Displays of religious decorations and symbols inside employees’ offices and cubicles are generally permissible. In fact, prohibiting an employee from displaying religious decorations and symbols in their offices /cubicles could be deemed to be a violation of the employee’s Constitutional rights of free exercise of religion and free speech.  Religious symbols include a nativity scene, a Cross or Crucifixion, Menorah, Star of David, drawings of Jesus or Buddha, and the Bible, Torah, Quran or other religious tome.

Christmas/Holiday Trees

The display of Christmas trees on campus is generally permissible. Courts have recognized that Christmas trees have become a secular symbol associated with the winter holiday season. Due to fire safety concerns, only artificial trees may be used.

Nativity Scenes and Menorahs

The display of nativity scenes and menorahs in public areas has generally been upheld by courts against legal challenges if they appear as part of a larger display with a secular purpose, such as the celebration of pluralism and freedom or the promotion of tolerance and respect for diverse customs. However, any holiday display with an overtly religious symbol (such as a nativity scene or a menorah) must include at least one other religious symbol from a different religious tradition. The legal validity of these displays is premised on the notion that they do not represent an endorsement of any particular religion, any religious doctrine, or religion in general.

Messages Accompanying Displays in Public Areas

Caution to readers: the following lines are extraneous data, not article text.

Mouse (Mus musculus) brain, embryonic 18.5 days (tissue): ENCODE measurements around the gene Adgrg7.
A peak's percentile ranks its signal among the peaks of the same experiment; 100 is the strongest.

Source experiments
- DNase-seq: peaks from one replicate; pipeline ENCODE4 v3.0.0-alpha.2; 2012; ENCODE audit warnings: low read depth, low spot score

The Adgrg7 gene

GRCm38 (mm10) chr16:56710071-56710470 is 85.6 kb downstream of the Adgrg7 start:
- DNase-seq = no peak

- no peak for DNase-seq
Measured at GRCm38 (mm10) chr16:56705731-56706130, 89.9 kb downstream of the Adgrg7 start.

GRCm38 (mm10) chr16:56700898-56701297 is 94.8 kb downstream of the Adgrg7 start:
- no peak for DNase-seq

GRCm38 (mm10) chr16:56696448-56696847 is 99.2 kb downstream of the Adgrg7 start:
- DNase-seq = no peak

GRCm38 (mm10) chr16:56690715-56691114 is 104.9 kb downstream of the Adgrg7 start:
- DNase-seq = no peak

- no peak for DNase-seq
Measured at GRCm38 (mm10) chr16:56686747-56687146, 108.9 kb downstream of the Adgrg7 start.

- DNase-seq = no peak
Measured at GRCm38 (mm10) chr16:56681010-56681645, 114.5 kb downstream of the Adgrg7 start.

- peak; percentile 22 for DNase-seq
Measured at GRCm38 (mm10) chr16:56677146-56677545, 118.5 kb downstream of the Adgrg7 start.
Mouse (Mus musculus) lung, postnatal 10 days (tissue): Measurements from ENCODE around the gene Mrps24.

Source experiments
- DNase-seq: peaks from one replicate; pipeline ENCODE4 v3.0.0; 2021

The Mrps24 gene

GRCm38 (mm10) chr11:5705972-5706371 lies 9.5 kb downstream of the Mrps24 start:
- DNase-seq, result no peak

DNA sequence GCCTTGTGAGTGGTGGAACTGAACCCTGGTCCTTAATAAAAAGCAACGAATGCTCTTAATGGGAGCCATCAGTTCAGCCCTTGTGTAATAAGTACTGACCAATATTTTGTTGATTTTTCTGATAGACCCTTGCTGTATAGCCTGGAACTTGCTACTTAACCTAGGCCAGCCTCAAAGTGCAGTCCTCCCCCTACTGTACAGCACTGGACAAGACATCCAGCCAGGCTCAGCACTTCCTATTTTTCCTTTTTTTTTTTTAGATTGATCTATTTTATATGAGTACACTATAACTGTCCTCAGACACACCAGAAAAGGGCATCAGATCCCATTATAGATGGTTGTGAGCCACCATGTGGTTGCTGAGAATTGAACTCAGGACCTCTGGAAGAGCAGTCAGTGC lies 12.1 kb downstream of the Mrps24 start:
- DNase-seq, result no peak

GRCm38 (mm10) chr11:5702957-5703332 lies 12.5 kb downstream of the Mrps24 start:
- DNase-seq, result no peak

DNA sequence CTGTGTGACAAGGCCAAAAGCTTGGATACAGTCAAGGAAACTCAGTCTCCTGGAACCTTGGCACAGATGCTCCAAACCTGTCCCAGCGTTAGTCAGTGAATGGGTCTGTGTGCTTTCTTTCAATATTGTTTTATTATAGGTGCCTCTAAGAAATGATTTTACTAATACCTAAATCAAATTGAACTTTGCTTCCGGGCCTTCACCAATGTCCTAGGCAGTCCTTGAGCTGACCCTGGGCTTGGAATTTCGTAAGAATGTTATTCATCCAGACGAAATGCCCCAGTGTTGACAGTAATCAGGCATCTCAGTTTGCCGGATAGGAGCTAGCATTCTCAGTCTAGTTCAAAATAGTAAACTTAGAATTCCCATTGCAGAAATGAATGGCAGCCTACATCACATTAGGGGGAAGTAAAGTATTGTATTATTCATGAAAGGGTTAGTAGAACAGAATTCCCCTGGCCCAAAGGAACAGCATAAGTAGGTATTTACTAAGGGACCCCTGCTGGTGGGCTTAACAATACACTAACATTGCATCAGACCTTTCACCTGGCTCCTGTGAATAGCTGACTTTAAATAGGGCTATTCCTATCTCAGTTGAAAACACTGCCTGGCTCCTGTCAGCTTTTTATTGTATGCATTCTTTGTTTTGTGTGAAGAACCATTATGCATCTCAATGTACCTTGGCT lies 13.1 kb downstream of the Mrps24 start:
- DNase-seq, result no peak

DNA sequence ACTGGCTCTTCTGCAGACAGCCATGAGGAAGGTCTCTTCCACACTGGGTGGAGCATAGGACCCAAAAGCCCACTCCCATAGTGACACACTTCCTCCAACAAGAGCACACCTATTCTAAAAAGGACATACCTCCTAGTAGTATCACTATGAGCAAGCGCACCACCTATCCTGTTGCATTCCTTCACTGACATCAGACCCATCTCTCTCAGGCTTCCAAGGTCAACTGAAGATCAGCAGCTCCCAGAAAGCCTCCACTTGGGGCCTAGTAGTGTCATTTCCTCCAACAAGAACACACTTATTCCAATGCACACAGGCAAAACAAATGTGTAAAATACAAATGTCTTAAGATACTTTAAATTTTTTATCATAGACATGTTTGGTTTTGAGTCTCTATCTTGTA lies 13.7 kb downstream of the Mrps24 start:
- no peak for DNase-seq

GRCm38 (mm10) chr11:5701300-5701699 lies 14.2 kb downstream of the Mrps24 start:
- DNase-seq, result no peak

Any message that might accompany a holiday display should be secular. Courts have upheld messages that celebrate pluralism and liberty and do not promote the observance of any religion.

University Rules for Giving and Receiving Gifts

Frequently Asked Questions

I Want to Give

Should I buy my supervisor a gift?

No. The University discourages employees from giving gifts to their supervisors or others who exercise authority over their employment.

Can I use unrestricted or gift funds to buy gifts for employees?

No. Holiday gifts are personal. No university funds (including unrestricted or gift funds) may be used to purchase holiday gifts.   University credit cards may not be used to purchase gift cards or other gifts.

I have great employees who have worked hard all year-Is there anything I can do to honor them?

Yes. There are lots of activities to help celebrate the hard work and dedication of your employees over the past year.  An office pot-luck lunch, a white elephant/gag gift exchange or even a simple thank you note will let people know their efforts are greatly appreciated.

I Want to Receive

What if I receive a gift from my supervisor?

The University does not encourage or discourage supervisors from giving gifts to those they supervise.  If you receive a gift from your supervisor, accept the gift graciously.  A thank you is all that is necessary.

Sometimes vendors send gifts- Is it okay to accept them?

It depends on whether the gift is of more than nominal value. Ohio’s ethics laws prohibit University employees from soliciting or accepting anything of value from a person, company, organization, or other public agency if the source of the gift is doing or seeking to do business with, regulated by, or interested in matters before the University.

The Ethics Commission has concluded that items of nominal value may be accepted as long as the gift will not have a substantial influence on the employee.


Vendors who wish to express their appreciation are encouraged to make donations to the Miami University Foundation Annual Fund in lieu of gifts.